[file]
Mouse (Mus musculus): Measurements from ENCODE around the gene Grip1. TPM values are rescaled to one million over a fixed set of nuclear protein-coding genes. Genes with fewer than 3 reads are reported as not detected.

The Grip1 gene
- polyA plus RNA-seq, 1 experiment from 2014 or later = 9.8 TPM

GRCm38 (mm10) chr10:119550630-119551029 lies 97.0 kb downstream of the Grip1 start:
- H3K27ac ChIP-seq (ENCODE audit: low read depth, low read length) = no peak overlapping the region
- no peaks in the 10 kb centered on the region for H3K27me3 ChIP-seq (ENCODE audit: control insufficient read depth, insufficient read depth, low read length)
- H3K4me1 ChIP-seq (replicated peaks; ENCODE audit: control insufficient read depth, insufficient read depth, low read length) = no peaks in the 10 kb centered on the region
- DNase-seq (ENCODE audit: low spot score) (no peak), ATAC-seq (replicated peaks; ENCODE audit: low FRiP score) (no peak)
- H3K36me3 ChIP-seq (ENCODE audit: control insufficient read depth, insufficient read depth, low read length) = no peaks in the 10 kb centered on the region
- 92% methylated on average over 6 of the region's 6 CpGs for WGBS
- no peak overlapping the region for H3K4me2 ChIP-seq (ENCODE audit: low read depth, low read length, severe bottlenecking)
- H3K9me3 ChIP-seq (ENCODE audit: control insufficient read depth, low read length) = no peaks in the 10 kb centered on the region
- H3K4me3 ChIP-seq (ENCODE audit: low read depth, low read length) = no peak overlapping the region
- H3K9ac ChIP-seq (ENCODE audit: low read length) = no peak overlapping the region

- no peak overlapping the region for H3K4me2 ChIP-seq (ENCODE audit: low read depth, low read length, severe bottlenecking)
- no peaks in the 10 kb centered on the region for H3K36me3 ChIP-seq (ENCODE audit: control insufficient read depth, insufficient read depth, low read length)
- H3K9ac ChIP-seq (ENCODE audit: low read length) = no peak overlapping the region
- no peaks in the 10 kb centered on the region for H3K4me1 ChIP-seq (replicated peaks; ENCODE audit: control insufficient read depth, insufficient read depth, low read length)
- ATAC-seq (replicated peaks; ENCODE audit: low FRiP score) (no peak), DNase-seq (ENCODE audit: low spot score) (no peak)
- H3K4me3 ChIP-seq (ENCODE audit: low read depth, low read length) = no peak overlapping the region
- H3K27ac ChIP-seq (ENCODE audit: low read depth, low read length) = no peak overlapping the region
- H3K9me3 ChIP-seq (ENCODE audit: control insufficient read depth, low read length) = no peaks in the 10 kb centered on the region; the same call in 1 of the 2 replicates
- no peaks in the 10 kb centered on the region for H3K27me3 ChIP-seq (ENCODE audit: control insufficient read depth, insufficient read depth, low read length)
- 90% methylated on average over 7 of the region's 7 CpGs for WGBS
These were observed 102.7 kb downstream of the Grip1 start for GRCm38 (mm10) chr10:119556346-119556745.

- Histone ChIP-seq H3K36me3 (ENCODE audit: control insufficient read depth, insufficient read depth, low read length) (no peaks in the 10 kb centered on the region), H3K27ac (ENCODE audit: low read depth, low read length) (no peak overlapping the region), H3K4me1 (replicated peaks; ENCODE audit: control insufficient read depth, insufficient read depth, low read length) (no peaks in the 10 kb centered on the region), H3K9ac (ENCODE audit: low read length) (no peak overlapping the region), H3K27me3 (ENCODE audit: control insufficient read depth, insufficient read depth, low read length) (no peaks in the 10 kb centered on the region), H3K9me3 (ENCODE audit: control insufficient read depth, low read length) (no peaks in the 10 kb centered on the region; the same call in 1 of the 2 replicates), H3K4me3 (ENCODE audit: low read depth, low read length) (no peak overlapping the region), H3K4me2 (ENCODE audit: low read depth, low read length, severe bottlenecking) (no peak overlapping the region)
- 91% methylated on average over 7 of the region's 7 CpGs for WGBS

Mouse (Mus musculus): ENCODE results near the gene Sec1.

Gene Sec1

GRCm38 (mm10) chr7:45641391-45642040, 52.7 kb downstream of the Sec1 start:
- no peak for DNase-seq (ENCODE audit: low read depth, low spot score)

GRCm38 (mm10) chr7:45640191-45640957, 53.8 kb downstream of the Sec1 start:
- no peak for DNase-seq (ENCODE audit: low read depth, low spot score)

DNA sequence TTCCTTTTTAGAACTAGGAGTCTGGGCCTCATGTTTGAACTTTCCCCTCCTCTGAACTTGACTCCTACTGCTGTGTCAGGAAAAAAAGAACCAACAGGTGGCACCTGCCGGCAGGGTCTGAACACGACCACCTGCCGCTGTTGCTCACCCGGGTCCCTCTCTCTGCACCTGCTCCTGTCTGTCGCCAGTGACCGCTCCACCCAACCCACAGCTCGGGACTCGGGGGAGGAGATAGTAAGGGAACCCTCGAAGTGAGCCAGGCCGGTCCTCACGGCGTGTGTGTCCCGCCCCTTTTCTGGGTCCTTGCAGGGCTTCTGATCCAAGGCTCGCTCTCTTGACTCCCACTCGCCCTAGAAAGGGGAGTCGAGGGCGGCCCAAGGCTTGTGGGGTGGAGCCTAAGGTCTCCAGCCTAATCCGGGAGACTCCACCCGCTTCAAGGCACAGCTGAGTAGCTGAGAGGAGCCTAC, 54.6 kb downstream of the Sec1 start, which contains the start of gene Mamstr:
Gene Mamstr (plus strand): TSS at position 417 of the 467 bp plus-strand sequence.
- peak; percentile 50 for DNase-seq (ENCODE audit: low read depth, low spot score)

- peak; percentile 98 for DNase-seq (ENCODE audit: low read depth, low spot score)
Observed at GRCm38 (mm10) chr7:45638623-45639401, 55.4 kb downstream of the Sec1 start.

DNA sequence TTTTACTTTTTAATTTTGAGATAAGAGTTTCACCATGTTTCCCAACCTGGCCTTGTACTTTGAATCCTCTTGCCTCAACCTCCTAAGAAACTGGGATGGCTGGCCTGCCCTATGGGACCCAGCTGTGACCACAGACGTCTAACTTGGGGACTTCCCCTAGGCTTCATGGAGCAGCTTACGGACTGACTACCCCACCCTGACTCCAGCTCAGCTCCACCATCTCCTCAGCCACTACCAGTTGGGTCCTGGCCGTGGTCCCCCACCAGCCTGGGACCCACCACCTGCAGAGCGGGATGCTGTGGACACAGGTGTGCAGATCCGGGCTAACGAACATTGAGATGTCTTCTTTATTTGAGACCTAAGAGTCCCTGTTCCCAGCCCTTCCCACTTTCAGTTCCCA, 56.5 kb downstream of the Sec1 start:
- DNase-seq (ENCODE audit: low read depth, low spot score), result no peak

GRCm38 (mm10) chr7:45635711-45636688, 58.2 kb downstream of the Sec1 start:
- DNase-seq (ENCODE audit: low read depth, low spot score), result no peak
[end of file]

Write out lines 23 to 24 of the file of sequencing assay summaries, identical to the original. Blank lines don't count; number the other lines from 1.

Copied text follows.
- no peaks in the 10 kb centered on the region for H3K27me3 ChIP-seq (ENCODE audit: control insufficient read depth, insufficient read depth, low read length)
- 90% methylated on average over 7 of the region's 7 CpGs for WGBS